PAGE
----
Five years ago, “Broad City” perfectly captured millennial culture, the stress of being in your 20s, and finding your place in life. Just finishing its final season, the beloved comedy handed the torch to former “Saturday Night Live” head writers Chris Kelly and Sarah Schneider for their new series The Other Two. As Broad City’s Abbi and Ilana close the chapter of their twenties and mature into a more settled place at 30, The Other Two’s brother/sister duo Cary and Brooke Dubek (Drew Tarver and Helene Yorke, respectively) explore the insecurities of millennials in 2019.
The Dubek siblings are both struggling in their careers and relationships when their tween brother Chase (Case Walker) blows up on YouTube as Chase Dreams with his pop song “Marry U at Recess”, prompting Chase and their midwest “I’d like to speak to the manager”-haircut mother Pat (Molly Shannon) to move to NYC and pursue a whirlwind career. Chase’s manager is played by Ken Marino and his PR rep is Wanda Sykes, so you know there’s lots of laughs.
The show plays perfectly into Internet culture, with constant jokes about obsessive but fickle fandom and the inappropriate sexuality placed on a 13-year-old boy. All shenanigans come from the Dubek family dealing with this sudden fleeting fame. Chase is forced into a PR relationship with another, more savvy YouTube star, and Chase just goes along for the ride until it doesn’t benefit their careers. When Chase’s song, “My Brother’s Gay and That’s OK” catapults struggling actor Cary to fame, Cary is mortified before realizing it could help his career. Brooke ends up being Chase’s assistant with zero experience, both a commentary on her place in life and on the inner-workings of the industry.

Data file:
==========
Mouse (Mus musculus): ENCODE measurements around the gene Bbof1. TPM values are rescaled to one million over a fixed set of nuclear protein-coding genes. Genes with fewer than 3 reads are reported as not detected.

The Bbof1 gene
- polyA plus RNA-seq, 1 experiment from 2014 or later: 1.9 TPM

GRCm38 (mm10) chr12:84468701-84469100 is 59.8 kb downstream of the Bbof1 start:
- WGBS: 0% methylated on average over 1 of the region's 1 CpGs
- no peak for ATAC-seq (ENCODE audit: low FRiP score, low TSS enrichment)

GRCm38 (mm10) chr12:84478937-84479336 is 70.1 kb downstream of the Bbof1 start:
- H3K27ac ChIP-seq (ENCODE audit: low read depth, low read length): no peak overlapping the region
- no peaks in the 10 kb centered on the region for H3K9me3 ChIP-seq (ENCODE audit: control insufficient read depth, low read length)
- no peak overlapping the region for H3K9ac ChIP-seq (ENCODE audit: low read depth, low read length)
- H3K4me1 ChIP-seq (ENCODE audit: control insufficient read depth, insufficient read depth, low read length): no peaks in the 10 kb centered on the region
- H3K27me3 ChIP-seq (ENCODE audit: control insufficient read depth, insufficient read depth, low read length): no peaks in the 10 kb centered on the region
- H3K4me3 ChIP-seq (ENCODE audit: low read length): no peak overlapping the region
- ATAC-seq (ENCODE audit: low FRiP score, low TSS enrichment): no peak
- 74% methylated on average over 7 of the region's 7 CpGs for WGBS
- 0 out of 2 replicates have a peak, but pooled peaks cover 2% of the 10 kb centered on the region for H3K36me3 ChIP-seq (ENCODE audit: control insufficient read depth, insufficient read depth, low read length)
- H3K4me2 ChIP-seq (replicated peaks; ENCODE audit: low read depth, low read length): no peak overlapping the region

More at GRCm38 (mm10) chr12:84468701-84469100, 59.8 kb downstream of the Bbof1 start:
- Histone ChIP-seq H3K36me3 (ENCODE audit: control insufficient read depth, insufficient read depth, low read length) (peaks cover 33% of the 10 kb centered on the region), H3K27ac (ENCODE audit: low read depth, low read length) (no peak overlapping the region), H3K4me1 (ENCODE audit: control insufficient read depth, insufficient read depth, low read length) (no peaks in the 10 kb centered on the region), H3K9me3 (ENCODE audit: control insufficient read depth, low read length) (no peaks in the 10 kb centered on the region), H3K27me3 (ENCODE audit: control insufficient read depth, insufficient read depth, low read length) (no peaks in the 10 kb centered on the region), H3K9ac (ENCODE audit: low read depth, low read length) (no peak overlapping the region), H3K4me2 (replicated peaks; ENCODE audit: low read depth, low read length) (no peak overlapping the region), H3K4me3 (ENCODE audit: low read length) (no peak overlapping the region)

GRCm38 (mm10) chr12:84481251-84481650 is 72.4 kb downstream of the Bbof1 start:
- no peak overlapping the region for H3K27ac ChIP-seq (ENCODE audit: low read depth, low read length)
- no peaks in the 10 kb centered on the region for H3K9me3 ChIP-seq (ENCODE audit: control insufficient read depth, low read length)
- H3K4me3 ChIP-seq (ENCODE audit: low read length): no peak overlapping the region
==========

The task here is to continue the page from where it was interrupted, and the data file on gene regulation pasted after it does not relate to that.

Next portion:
Where the show is strongest, though, isn’t in the phenomenal casting or the savvy cultural commentary, but rather in the poignant and relatable moments between the members of the Dubek family. Chase is always presented as a sweet kid whose family loves him and just wants the best for him, even when he’s thrown into the PR lion’s den. While Cary attempts to use Chase’s career to catapult his own acting, Chase’s wellbeing always comes first. Brooke’s job may be to facilitate Chase’s success, but she would never sacrifice Chase in the process, which is a constant risk. Deep down, it’s a story about a loving family dealing with the Internet culture of 2019. Everyone should watch it now.